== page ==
It’s interesting to see what people latch onto when they read my books. Most of my reviews and feedback are for Déjà vu, of course. Some people love, love, love the book, and go on to devour the rest of the series. Others dislike the book so much that they don’t get through it (why then, they proceed to review the book anyway is a question for which I have no answer, but that’s a different topic of exploration). The people that enjoy the books seem to focus on the slow build in the character and narrative arcs. They enjoy the attention to detail, the characters’ introspection, the mystery behind the strange occurrences around the world, and the buildup of tension between Daniel and Nina.
I’ve had myriad complaints from the people that didn’t like the book. More than one person felt I wasn’t well-versed in Judaism or the suffering of people in the Holocaust. For the record, I’m Jewish by heritage. I went to Sunday school and Hebrew school, observed the major holidays, and have very detailed memories of family and community celebrations. Furthermore, most of my family had been wiped out in the Holocaust if they made it through the Russian pogroms. They came to America alone, with little-to-no knowledge of English and no possessions except for what they could carry. In a thick accent filled with grief, my great grandmother used to talk about the brothers and sisters she left behind, all killed by “the Hitler.”
Others have brought up their dislike of the sex scenes, which I discussed in the blog post, “Sex and Sensibility.” Brief recap here—sex and eroticism are extremely subjective. Some people love those scenes; others, not so much.
Yet others believe the heroes and premise are somewhat derivative. They see other, popular culture characters embedded in the work. I take their point. Not everyone who sees those resemblances consider this bad; they believe my characters are very different from the more well-known ones beyond superficial similarities. I did a lot of research on the superhero and the romance genres before writing. The superheroes are composites of several tropes in comic book history. To riff off Beckett’s Watt, no similitudes where none intended. Most reviewers consider the story and characters highly original. To my point though, opinions depend upon what the reader wants to see.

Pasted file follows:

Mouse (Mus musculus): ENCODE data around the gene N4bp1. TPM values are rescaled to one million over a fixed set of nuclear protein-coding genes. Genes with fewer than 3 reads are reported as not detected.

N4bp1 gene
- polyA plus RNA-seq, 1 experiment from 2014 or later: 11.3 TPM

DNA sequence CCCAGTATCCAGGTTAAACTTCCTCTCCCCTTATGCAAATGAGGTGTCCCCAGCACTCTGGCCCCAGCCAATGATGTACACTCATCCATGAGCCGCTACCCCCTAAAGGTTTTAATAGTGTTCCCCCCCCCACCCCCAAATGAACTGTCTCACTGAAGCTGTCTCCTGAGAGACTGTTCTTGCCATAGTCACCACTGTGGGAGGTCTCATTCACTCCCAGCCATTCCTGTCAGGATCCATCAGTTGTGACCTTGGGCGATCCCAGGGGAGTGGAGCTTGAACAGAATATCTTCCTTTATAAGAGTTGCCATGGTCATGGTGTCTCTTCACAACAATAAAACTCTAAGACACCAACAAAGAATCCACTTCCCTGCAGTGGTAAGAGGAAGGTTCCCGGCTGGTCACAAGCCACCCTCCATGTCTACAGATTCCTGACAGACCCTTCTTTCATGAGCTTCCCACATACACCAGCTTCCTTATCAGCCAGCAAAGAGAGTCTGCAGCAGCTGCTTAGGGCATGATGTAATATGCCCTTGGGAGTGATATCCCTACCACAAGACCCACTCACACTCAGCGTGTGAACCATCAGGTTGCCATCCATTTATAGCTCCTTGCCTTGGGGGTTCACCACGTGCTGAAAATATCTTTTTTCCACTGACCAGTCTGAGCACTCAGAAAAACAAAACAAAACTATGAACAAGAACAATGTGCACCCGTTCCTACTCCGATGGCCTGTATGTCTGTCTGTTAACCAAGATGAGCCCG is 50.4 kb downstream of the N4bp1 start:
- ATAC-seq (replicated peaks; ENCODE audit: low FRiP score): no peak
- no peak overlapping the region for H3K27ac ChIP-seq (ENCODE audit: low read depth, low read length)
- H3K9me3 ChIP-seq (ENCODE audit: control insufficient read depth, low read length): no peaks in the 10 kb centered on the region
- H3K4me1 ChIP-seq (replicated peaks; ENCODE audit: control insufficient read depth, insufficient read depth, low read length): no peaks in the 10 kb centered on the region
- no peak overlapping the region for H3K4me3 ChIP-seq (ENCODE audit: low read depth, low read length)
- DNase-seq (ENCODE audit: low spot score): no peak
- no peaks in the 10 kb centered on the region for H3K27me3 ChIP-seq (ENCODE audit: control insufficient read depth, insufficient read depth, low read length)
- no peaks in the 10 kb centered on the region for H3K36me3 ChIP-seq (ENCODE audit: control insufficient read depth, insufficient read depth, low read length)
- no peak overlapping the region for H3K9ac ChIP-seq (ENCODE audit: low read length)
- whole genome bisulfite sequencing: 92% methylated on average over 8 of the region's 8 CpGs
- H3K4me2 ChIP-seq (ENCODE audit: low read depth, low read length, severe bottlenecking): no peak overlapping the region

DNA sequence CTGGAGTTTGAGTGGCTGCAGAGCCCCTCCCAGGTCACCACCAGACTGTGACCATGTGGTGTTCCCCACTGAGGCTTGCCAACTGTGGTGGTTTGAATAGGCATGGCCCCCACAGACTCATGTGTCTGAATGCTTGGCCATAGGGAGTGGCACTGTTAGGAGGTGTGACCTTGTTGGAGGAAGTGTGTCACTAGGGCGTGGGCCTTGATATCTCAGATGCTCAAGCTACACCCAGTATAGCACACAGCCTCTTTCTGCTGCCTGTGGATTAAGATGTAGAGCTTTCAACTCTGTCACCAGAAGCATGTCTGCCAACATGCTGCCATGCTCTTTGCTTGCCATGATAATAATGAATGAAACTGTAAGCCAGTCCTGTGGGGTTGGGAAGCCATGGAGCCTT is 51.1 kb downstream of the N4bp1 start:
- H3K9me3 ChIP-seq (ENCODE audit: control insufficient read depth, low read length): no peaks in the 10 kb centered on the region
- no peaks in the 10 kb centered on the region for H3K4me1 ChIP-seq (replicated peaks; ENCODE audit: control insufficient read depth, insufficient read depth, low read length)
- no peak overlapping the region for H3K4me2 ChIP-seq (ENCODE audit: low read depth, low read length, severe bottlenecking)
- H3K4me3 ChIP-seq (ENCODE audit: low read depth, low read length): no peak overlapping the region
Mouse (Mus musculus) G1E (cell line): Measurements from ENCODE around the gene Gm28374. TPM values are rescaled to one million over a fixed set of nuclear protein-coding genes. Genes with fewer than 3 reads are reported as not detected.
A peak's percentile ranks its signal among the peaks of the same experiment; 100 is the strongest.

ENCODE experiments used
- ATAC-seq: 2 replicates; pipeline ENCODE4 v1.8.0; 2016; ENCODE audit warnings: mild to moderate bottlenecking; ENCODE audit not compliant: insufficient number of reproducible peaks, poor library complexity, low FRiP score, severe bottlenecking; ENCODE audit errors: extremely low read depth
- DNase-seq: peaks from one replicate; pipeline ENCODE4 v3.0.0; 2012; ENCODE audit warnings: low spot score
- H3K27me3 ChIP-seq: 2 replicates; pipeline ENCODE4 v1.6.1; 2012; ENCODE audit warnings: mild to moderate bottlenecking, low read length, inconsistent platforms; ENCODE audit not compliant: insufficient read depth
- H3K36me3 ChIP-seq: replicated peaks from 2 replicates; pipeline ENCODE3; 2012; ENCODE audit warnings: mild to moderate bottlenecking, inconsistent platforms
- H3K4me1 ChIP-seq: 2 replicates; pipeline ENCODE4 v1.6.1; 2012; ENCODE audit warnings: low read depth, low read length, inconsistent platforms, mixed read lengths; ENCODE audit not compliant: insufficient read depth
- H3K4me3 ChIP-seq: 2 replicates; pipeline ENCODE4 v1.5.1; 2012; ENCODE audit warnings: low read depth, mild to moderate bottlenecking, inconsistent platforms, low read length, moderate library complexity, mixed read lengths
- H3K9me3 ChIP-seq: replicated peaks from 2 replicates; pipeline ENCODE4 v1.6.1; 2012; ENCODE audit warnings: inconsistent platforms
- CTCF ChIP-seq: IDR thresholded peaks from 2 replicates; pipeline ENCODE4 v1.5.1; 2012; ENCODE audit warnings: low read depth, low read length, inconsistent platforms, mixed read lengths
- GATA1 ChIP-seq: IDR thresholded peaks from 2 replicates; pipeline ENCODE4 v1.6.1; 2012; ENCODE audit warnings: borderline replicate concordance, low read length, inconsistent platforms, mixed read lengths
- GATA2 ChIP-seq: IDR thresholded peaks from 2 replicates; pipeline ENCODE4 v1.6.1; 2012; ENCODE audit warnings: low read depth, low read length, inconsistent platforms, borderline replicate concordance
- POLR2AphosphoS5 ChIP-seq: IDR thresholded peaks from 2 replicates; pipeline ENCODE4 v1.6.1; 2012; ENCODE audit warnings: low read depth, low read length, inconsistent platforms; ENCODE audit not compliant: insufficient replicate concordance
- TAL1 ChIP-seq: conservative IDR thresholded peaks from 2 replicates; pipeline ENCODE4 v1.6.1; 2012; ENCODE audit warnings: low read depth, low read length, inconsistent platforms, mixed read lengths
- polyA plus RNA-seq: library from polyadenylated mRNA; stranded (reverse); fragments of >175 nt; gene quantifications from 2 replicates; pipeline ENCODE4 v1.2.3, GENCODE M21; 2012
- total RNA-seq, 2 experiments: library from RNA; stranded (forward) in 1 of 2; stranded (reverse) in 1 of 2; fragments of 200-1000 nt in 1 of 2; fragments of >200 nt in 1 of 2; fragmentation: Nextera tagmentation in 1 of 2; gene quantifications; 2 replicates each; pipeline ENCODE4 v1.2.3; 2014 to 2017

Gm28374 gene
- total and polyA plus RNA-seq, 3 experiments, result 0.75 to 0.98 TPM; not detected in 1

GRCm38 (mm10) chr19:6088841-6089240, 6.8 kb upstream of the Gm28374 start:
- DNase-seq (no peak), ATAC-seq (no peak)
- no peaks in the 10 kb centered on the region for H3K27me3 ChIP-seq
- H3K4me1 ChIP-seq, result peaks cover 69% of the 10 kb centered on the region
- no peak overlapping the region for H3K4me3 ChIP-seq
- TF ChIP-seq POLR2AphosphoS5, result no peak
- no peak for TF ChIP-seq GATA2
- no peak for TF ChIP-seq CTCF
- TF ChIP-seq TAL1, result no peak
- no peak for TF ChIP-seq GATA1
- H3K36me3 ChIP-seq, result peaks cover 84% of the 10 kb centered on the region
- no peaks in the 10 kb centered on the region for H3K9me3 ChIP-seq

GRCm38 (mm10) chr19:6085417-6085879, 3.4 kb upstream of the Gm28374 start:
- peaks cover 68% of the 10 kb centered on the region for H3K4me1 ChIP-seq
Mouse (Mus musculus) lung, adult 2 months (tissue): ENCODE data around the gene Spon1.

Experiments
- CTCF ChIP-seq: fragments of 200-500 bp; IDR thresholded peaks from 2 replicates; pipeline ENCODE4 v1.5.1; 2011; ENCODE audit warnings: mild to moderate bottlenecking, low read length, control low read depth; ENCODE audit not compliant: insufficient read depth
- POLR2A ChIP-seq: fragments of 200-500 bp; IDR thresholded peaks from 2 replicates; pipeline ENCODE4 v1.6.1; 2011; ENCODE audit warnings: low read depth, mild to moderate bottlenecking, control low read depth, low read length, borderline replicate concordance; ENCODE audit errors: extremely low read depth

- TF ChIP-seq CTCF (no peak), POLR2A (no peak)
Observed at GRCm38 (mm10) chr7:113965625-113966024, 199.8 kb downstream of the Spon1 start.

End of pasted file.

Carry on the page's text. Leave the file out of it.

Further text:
One reviewer recently took issue with the writing style itself—something most readers, even the ones who don’t like the story, say they admire. This person compared my style to Gibson, Dostoevsky, and Tolkien. He didn’t like the level of detail, the heroes’ fallibilities, or the introspection and self-doubt with which they all grapple. I admit I took it as a bit of a compliment. If someone compares my work to those authors, I believe I’m in good company.
The main thing I see in terms of reception is reader expectation. My editor, who read a late draft and said it was one of the “best novels [he’d] edited this year,” and called it “one of the most realistic depictions of an adult relationship” he’d seen, had warned me this would happen. People who expected superhero action and a good vs. evil theme got upset with the gray areas of ethics and the heavy romance plot. People who wanted the romance plot felt the buildup was too long; they wanted the couple to get together faster. Both genres have preset plot points and trajectories in traditional fiction. Reviewers who liked the books noted that my stories stretch the tropes and mix the two genres into something unique and interesting, while pulling in tropes from a few other genres like time travel and historical fiction.
I’ve said this before: you can’t please everyone.
Some of the criticism I’ve read, I agree with on some level—this could be revised; that could be tightened. I don’t know any serious writer who views their published work as perfect or final. Others…well, let’s just say I’m slowly developing a thicker skin. Overall, I stand by my work.
Most of all, I’m extremely appreciative of ALL my readers, especially those who go on to review the books and share their responses.